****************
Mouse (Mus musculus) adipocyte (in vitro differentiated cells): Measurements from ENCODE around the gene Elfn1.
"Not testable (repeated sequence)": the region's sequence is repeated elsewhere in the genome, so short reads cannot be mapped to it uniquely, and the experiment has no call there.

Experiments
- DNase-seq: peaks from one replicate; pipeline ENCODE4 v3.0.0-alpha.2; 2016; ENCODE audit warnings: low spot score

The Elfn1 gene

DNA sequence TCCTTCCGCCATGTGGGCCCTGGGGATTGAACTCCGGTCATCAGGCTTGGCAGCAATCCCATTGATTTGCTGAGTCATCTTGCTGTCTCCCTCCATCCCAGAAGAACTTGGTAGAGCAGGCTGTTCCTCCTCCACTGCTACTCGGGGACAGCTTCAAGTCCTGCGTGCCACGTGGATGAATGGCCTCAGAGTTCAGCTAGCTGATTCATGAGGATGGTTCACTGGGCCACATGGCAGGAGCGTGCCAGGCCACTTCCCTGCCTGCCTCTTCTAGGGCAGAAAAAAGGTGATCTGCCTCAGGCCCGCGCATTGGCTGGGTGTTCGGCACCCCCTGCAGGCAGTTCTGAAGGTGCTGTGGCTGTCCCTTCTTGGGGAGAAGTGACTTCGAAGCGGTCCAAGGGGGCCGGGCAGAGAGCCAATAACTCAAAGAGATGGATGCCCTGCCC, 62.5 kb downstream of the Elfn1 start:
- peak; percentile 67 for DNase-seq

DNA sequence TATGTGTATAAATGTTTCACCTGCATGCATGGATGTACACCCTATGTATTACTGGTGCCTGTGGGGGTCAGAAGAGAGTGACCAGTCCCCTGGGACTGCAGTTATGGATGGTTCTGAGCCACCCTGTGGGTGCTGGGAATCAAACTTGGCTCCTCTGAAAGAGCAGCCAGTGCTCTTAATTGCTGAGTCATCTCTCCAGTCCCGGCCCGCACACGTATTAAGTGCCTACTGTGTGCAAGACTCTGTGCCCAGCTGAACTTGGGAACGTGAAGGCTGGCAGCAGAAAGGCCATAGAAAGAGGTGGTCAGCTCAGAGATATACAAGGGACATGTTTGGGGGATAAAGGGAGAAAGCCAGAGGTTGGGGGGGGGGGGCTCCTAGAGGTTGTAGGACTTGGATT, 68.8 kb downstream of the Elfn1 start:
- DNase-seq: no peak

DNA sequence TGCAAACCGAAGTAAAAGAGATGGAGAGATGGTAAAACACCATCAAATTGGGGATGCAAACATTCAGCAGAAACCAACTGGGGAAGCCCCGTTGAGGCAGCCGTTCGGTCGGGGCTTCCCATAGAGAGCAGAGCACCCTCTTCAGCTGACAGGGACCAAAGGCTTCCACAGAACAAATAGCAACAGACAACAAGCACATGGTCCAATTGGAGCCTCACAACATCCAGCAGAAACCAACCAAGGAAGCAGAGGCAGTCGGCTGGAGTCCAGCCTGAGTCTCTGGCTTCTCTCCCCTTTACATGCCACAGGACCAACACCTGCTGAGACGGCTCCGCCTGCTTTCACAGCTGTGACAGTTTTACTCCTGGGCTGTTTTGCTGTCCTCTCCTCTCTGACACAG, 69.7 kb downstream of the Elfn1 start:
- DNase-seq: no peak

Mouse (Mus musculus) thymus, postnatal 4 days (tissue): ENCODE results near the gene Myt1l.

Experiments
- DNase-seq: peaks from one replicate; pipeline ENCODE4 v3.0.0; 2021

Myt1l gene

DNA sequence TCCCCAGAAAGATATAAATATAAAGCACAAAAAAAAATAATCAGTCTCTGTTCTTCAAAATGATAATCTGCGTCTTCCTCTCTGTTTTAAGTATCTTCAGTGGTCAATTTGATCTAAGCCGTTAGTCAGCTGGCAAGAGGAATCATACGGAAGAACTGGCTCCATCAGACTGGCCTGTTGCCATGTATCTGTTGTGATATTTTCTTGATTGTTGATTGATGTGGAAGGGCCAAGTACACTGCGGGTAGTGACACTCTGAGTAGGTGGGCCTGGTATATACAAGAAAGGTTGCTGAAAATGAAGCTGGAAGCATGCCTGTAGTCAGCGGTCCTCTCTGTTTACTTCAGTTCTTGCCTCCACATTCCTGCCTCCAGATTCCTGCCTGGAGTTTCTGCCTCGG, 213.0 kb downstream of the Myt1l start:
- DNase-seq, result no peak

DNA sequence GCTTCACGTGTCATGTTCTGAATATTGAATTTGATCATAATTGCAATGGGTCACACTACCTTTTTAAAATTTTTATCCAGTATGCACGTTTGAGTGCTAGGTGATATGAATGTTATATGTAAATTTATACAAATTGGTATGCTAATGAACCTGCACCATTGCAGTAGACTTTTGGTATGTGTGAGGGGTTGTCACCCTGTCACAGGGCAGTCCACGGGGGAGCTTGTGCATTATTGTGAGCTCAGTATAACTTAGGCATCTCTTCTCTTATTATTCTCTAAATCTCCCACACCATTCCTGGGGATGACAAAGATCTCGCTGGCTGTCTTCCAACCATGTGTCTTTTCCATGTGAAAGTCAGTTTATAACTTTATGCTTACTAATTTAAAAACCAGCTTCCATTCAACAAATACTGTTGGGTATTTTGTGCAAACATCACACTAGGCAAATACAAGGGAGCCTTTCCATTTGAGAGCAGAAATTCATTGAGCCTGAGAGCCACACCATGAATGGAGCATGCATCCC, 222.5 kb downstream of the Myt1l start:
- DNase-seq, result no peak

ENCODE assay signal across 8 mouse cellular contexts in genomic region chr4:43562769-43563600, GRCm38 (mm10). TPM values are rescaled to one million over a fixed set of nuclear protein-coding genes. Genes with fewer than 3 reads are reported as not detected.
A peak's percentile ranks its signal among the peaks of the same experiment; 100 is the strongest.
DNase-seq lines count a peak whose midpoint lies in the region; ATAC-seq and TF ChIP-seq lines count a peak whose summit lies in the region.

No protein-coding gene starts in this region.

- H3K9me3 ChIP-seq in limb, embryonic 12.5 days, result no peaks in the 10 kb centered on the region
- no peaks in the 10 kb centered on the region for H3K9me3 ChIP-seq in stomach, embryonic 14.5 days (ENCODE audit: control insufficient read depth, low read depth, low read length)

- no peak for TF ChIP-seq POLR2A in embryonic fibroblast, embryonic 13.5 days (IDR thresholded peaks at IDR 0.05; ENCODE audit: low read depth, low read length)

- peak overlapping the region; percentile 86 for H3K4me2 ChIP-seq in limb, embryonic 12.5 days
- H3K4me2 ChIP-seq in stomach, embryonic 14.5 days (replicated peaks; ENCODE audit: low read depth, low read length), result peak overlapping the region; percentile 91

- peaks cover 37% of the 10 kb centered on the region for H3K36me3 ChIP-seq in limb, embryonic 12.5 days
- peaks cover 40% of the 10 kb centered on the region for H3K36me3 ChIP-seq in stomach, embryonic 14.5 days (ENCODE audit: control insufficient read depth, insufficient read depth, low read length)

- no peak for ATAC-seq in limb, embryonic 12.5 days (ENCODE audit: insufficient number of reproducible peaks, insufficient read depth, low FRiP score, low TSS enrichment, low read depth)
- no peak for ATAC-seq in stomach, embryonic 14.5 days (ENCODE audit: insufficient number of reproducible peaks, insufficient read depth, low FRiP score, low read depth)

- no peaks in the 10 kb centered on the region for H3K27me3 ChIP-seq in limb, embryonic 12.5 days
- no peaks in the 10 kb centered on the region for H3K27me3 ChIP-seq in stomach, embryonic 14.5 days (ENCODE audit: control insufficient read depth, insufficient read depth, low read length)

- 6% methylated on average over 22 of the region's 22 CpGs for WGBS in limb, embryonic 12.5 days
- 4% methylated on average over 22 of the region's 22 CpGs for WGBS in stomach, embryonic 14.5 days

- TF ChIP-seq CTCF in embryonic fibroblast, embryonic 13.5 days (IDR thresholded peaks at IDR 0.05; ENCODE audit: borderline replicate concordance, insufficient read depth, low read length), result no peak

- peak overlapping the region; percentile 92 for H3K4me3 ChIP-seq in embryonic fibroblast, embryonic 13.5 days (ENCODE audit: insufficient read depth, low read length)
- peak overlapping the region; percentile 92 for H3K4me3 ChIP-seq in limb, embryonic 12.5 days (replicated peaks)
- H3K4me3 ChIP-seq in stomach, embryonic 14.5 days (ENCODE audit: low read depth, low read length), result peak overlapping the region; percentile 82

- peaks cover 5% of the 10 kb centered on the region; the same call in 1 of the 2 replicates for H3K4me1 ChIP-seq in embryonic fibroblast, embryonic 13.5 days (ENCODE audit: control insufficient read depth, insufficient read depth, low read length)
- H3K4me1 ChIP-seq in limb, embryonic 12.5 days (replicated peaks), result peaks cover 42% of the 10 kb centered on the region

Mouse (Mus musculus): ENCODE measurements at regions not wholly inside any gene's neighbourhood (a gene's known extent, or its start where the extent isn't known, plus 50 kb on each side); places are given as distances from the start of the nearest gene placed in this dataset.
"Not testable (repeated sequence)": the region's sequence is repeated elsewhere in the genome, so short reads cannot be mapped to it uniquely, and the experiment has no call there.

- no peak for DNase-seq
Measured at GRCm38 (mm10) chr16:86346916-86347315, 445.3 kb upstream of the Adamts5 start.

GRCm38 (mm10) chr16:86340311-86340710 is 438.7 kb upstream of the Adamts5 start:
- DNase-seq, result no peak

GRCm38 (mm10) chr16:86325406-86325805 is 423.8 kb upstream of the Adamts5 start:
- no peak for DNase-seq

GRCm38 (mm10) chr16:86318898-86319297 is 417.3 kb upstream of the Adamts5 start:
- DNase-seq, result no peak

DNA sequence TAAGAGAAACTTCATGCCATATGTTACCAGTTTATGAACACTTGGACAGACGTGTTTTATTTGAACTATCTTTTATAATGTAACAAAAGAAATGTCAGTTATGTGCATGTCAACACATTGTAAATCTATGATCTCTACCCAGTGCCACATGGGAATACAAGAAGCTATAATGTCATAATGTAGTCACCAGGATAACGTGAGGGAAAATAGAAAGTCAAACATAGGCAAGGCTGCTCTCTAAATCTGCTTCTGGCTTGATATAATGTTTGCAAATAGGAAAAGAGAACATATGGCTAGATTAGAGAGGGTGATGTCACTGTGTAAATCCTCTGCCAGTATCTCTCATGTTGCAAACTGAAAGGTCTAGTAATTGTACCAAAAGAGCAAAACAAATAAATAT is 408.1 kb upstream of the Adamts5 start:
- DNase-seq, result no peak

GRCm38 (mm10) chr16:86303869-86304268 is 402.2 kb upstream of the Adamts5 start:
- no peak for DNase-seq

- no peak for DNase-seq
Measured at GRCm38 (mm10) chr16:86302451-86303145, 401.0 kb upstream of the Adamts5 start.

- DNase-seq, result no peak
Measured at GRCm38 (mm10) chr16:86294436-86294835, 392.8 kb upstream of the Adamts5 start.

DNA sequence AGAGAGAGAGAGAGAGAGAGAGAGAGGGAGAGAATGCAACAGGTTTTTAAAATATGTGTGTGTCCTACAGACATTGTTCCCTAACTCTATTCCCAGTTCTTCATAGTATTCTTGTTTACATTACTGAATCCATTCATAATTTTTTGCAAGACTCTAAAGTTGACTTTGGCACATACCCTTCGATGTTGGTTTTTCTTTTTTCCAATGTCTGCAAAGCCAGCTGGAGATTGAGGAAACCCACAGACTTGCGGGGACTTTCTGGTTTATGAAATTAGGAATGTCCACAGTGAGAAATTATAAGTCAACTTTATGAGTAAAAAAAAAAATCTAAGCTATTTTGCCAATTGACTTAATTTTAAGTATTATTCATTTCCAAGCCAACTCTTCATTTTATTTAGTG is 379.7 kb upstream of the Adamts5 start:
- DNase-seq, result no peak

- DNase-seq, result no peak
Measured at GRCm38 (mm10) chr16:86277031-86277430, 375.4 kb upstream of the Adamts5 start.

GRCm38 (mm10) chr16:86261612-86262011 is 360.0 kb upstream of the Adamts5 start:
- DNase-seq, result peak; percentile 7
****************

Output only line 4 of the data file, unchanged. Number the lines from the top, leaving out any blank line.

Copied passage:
- DNase-seq: peaks from one replicate; pipeline ENCODE4 v3.0.0-alpha.2; 2016; ENCODE audit warnings: low spot score